Here at KCUR we grew a lot in 2014, not only in numbers but also in the way we go about reporting the news. Our Community Engagement team launched a long-term project and mobilized our staff to get out and meet you and to listen more to our community.

It's here, another year. 2015. 

Last year was a big one for KCUR. Our newsroom grew and grew; we launched a big project called Beyond Our Borders, a health collaborative called Heartland Health Monitor and a new talk show with a new host.

Alyson Raletz / KCUR

We asked for haikus/ to sum up 2014/ Thanks, Kansas City.

That is our thank you poem to everyone who obliged us and answered this week’s Tell KCUR question: What are your most important memories of 2014 in haiku?

The three-line, five-seven-five-syllable formula proved most effective in conveying 2014, with muses ranging from sports, to engagements, to family and public tragedies — plus one of KCUR's transmission hiccups.

Courtesy photo / KCUR

The past year was an eventful one in the Kansas City area, marked by big moments in sports, politics and high-profile tragedies.

We want to know what memories you think of when you ponder 2014.

But this week's Tell KCUR question isn't that simple. We want you to use a little poetry, too.

Tell KCUR:  What are your most important memories of 2014 in haiku?

To put it another way, "KC, what’s your fave/ 2014 memory/Haikus only please."

Mingo Hagen / Flickr--CC

As podcasts pick up in popularity across the country, we wanted to see what Kansas Citians were choosing for their earbuds.

This week, we asked: What podcasts are you listening to? Why?

The question came as we prepared for our event, “Serial: The Listening Party,” set for Thursday night in Westport.  

Courtesy photo / KCUR

 

The whodunnit treatment of a real-life murder mystery in "Serial" the podcast, from the producers of "This American Life" has captivated millions of listeners.

The podcasting medium's first "breakout hit" — as dubbed by the New York Times — has us wondering about other podcasts that are on  your radar.

michaelfranks6 / Flickr--CC

Kansas Citians love eating and drinking, so it should come as no surprise that food and drinks top their list of the best Kansas City gifts.

In our social media quest for a rundown of presents that would represent the Kansas City area , you shot back a grocery list of items that sound like the makings for a fun holiday party: regional beer, popcorn, coffee, chocolate, pastries, toffee, nuts and more.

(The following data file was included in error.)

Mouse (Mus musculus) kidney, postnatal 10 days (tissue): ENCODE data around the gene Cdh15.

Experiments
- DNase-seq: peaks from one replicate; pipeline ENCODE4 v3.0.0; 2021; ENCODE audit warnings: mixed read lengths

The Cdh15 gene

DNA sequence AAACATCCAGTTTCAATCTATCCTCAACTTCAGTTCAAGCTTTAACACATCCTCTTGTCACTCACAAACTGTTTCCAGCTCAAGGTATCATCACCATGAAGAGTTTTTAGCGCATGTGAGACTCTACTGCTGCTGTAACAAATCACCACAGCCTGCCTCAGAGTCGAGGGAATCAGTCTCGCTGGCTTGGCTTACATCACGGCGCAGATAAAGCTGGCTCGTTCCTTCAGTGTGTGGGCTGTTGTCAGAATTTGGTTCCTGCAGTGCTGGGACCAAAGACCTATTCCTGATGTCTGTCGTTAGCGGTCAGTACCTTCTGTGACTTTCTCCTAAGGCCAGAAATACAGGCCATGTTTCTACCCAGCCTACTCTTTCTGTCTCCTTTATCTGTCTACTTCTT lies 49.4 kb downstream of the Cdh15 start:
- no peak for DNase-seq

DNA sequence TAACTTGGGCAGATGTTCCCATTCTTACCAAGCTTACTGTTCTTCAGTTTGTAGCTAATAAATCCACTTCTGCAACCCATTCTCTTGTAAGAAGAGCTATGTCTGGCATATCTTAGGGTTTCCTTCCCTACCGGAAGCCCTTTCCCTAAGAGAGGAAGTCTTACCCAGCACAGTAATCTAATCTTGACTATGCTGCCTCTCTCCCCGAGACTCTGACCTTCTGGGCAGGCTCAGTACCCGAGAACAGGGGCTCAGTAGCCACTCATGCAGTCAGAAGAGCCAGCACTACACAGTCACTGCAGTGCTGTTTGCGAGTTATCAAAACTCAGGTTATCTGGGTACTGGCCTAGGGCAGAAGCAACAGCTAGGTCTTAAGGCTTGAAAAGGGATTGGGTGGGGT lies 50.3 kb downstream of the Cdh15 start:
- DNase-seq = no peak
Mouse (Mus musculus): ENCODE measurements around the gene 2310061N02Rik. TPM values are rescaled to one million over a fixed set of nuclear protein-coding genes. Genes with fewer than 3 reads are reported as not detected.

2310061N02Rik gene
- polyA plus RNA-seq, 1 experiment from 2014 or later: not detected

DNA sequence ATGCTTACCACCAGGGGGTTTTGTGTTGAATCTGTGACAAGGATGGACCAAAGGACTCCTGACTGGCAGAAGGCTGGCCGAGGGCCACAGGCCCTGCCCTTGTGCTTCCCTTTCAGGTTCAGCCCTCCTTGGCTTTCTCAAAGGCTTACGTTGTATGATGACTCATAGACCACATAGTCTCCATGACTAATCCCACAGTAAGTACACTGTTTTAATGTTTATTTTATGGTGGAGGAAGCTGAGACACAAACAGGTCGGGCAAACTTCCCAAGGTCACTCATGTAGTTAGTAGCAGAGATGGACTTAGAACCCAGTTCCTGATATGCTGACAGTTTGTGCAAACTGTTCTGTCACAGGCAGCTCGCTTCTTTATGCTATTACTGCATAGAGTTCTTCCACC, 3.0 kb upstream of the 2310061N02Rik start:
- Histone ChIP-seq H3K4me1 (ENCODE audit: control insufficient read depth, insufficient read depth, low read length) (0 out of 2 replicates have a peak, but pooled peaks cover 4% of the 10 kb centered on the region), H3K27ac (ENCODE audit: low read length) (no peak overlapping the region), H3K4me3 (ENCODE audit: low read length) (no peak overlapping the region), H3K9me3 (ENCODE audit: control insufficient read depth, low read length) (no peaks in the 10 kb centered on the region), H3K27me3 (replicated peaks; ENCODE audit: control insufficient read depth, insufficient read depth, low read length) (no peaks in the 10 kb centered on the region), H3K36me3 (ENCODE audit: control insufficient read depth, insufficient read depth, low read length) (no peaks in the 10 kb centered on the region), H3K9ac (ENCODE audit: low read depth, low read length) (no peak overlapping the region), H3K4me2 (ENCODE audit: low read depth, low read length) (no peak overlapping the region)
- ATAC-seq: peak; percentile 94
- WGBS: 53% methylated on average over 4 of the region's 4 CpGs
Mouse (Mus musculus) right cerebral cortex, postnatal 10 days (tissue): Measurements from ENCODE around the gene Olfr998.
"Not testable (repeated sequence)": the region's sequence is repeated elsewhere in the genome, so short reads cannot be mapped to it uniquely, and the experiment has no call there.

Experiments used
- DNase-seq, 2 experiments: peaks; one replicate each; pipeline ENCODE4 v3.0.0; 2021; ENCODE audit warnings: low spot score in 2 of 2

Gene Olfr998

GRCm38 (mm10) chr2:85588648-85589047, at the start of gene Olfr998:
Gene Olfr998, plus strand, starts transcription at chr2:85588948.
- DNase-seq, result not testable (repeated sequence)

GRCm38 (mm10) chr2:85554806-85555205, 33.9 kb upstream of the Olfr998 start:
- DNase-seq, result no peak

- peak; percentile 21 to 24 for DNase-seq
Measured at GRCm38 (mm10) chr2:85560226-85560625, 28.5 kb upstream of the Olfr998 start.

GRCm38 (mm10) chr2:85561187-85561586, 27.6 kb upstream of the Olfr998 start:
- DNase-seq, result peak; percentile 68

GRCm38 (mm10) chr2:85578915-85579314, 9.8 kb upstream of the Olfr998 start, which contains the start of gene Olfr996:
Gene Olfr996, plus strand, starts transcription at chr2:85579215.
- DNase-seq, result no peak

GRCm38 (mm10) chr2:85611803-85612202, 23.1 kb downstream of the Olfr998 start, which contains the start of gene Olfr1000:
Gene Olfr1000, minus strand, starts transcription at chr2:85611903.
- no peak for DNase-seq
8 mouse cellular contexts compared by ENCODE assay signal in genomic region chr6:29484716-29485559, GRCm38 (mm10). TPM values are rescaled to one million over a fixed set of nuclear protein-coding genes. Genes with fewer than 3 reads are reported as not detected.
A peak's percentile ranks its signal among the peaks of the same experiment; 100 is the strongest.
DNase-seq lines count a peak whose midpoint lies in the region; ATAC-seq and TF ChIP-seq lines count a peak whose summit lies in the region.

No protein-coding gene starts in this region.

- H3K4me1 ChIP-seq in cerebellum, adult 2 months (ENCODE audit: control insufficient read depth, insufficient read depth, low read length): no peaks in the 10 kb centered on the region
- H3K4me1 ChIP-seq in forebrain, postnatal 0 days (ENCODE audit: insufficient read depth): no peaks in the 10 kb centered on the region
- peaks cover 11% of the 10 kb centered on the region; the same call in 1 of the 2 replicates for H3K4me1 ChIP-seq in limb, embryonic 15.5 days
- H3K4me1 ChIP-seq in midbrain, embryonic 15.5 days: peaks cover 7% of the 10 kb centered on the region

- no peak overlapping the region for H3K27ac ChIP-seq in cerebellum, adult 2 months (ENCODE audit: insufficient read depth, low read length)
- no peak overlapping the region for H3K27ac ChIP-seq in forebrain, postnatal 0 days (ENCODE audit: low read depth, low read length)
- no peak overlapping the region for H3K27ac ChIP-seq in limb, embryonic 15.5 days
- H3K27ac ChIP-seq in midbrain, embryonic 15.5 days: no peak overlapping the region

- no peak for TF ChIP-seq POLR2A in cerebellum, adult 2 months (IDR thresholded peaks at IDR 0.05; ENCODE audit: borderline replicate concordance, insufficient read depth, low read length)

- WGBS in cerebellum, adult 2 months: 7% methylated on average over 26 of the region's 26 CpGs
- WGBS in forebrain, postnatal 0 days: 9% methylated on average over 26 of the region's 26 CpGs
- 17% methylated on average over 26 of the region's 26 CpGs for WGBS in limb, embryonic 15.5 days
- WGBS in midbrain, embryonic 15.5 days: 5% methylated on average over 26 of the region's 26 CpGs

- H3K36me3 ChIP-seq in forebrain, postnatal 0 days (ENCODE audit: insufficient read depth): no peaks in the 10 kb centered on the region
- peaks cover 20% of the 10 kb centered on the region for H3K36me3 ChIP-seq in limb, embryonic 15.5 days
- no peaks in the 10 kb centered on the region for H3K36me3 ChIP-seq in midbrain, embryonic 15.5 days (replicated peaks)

And the list wouldn’t be complete without the ample mentions of Kansas City barbecue sauce.

Courtesy photo / KCUR

 

When you want to send a little bit of the Kansas City area to friends and families during the holidays, what's your go-to gift?

Maybe it's a jar of barbecue sauce or a Kansas City Royals T-shirt. Perhaps it's a bag of sunflower seeds or a six-pack of locally brewed beer.

As we enter the holiday shopping season, divulge your Kansas City-inspired wish list.

Tell KCUR: What's the best Kansas City gift?

alamosbasement / Flickr--CC

Geography plays a big role in how Kansas Citians decide where to send their kids to school.

At least that’s what we heard back from parents when we asked them this week about how they made the big decision.

File photo / KCUR

As we explore state line in the Kansas City area as a uniter and divider in our Beyond Our Borders series, this issue continues to crop up — schools.

Parents are very passionate about how and why they've chosen certain schools in the metropolitan area for their children. 

With charter schools, private schools, public schools and application-based specialized schools on both sides of the state line in the region, we're curious about how you reached your decision.

Wikimedia Commons

Online dating doesn't seem any worse or fruitful than traditional dating, according to feedback we received this week from avid online daters in the Kansas City area.

Earlier this week, in anticipation of our storytelling event with NPR, "Storied: The Science of Online Dating," we asked our listeners: What are your online dating success and horror stories?

We heard a mix of recounts of dating mishaps and successful couplings.